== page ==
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How to use the comparison test to prove that$$ \sum_0^\infty\arccos \left ( \frac{1}{\sqrt{1+\frac{1}{2x}}}\right)?$$was an divergent series

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  • $\begingroup$ Did you mean to start your series at $x=0$? $\endgroup$ – Simply Beautiful Art Mar 4 '17 at 16:09
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HINT:

Let $\arccos \left ( \dfrac{1}{\sqrt{1+\dfrac{1}{2x}}}\right)=y$

$\implies1+\dfrac{1}{2x}=\sec^2y\iff\cot^2y=2x\implies y=\arctan\dfrac1{\sqrt{2x}}$ as $x\not<0$

Now $$\lim_{x\to\infty}\dfrac{\arctan\dfrac1{\sqrt{2x}}}{\dfrac1{\sqrt{2x}}}=?$$

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In THIS ANSWER I showed, using standard inequalities from elementary geometry only, that the arccosine function satisfies the inequalities

$$\bbox[5px,border:2px solid #C0A000]{\sqrt{1-t^2}\le \arccos(t)\le \frac{\sqrt{1-t^2}}{t}} \tag 1$$

for $0<t\le 1$.

Using $(1)$ with $t=\sqrt{\frac{2x}{1+2x}}$ we find that

$$\arccos\left(\sqrt{\frac{2x}{1+2x}}\right)\ge \sqrt{\frac{1}{1+2x}}$$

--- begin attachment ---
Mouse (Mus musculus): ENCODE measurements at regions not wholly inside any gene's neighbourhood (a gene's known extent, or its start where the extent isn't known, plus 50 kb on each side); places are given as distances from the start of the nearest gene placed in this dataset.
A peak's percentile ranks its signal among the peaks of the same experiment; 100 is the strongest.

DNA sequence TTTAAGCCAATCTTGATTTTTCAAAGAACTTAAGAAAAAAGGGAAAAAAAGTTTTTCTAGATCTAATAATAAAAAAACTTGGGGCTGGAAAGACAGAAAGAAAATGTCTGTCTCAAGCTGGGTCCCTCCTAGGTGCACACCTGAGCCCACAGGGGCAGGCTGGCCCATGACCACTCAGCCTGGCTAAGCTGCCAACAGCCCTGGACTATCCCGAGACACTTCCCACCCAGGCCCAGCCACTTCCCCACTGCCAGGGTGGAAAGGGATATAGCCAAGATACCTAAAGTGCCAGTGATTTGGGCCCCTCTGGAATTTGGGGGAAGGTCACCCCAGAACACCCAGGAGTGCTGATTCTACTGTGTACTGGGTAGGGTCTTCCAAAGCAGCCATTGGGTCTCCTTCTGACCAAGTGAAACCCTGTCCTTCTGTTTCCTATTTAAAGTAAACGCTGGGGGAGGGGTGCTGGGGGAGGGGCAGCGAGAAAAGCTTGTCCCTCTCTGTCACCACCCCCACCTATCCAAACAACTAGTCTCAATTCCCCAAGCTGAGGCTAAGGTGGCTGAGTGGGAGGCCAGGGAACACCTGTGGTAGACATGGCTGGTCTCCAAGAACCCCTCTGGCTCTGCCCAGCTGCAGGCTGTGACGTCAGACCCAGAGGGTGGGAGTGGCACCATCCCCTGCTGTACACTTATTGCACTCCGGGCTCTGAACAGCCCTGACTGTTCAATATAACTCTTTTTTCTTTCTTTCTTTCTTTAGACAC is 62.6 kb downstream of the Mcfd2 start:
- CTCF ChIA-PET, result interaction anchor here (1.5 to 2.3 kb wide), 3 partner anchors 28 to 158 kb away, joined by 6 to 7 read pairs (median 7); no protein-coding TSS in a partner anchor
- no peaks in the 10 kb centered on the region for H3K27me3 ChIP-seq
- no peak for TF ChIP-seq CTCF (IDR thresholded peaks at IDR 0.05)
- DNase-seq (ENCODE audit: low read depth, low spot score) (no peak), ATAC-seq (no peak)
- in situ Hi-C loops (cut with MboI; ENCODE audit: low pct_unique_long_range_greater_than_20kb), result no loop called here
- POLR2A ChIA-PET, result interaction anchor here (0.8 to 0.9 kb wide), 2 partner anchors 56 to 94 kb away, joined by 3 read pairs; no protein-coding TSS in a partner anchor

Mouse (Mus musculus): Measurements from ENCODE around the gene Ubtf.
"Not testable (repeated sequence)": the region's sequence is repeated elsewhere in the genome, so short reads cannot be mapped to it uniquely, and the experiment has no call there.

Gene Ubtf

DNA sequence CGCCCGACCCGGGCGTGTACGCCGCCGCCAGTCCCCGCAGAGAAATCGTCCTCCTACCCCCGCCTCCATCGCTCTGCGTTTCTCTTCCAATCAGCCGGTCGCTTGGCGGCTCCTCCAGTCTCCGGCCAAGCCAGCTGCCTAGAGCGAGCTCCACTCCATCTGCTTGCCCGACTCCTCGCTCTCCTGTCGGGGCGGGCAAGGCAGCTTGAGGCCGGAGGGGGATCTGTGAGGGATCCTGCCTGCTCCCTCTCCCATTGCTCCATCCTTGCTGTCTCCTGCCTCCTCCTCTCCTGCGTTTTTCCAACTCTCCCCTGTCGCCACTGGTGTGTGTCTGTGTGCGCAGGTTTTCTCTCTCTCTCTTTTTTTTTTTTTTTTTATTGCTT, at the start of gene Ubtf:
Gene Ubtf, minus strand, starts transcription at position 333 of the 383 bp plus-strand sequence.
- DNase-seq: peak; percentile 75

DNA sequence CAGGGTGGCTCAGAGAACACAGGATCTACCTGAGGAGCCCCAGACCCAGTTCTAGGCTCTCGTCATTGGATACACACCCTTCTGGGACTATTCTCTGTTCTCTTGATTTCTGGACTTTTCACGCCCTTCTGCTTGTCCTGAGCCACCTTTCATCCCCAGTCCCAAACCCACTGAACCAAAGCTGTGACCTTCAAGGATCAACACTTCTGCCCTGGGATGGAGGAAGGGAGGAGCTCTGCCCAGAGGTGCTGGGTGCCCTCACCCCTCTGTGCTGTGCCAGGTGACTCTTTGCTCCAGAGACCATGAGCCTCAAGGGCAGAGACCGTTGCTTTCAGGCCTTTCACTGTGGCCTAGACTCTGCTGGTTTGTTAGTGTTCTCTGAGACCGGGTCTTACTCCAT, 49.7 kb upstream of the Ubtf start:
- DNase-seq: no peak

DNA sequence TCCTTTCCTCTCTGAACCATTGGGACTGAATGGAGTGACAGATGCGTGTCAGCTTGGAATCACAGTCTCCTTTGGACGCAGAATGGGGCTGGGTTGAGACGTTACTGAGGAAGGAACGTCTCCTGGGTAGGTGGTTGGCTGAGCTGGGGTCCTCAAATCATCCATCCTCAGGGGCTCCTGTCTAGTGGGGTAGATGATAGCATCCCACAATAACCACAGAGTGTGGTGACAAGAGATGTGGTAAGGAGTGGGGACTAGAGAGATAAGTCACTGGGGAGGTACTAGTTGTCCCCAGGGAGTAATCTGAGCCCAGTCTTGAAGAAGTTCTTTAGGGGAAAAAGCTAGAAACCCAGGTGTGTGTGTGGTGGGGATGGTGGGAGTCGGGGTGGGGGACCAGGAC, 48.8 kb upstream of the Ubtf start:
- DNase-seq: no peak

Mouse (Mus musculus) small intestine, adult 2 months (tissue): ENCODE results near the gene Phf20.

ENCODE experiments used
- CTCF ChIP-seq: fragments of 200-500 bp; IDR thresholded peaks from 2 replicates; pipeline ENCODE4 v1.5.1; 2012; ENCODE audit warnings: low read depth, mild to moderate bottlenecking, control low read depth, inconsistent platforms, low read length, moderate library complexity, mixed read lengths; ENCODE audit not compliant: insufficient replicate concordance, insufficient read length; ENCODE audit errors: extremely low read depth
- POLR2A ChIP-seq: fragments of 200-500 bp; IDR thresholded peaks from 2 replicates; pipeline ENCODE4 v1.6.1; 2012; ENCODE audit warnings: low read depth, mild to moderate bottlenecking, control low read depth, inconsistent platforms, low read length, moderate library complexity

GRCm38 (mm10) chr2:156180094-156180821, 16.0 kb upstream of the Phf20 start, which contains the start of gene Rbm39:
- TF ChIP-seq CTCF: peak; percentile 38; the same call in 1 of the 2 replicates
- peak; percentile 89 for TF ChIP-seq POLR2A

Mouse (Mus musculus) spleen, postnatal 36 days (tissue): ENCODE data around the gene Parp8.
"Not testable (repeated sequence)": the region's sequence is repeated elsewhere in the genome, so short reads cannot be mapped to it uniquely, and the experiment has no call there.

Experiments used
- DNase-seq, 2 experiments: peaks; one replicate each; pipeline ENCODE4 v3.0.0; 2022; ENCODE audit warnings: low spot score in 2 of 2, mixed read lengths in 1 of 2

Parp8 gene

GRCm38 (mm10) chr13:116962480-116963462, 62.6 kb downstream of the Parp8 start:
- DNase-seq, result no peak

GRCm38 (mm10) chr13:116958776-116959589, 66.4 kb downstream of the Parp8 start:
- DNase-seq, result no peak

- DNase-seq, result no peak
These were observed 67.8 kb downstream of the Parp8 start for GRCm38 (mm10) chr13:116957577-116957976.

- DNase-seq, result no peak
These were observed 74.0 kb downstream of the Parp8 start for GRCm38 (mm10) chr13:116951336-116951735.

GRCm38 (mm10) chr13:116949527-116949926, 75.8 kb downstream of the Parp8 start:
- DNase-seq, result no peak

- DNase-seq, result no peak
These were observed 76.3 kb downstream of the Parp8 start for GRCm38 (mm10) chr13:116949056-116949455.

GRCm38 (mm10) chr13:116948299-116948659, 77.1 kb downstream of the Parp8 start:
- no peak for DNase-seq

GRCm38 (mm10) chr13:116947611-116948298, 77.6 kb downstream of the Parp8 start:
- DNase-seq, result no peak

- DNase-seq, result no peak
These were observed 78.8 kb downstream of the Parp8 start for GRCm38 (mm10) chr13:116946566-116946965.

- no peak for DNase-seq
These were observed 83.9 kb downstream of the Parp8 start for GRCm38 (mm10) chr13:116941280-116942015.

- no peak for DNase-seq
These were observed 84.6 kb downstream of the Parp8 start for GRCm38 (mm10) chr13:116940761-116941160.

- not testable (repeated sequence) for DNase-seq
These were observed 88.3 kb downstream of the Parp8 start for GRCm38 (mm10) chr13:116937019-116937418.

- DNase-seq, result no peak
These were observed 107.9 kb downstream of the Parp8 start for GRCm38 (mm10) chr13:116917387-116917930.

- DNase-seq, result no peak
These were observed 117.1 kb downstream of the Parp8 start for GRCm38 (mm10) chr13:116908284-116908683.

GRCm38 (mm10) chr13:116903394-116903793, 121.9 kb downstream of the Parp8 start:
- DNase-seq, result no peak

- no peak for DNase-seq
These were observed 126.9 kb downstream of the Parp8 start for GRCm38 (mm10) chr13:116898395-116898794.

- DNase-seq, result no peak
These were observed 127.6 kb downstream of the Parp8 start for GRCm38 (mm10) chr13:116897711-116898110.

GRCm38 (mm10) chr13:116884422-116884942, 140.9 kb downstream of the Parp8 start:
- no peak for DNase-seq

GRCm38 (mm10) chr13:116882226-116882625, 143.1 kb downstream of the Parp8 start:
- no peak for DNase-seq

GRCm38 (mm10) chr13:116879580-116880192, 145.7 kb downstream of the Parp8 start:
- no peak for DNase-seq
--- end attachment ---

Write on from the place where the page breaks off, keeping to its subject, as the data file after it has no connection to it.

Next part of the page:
Inasmuch as the series $\sum_{x=1}^\infty\frac{1}{\sqrt{1+2x}}$ diverges, then by comparison the series of interest diverges also.

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  • $\begingroup$ Please let me know how I can improve my answer. I really want to give you the best answer I can. -Mark $\endgroup$ – Mark Viola Mar 6 '17 at 5:08
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Through Taylor expansions, we know that

$$\arccos(x)\ge\sqrt{2(1-x)}$$

Thus, we may use the comparison test:

$$\sum_{n=1}^\infty\sqrt{2\left(1-\frac1{\sqrt{1+\frac1{2n}}}\right)}$$

And by binomial expansion and limit comparison test:

$$\sqrt{1+\frac1{2n}}=1+\frac1{\sqrt{8n}}+\mathcal O(n^{-1})$$

$$1-\frac1{1+\frac1{\sqrt{8n}}+\mathcal O(n^{-1})}=\frac1{\sqrt{8n}}+\mathcal O(n^{-1})$$

$$\sqrt{\frac1{\sqrt{8n}}+\mathcal O(n^{-1})}=\frac1{\sqrt[4]{8n}}+\mathcal O(n^{-1})$$

And we can see divergence from the p-series.

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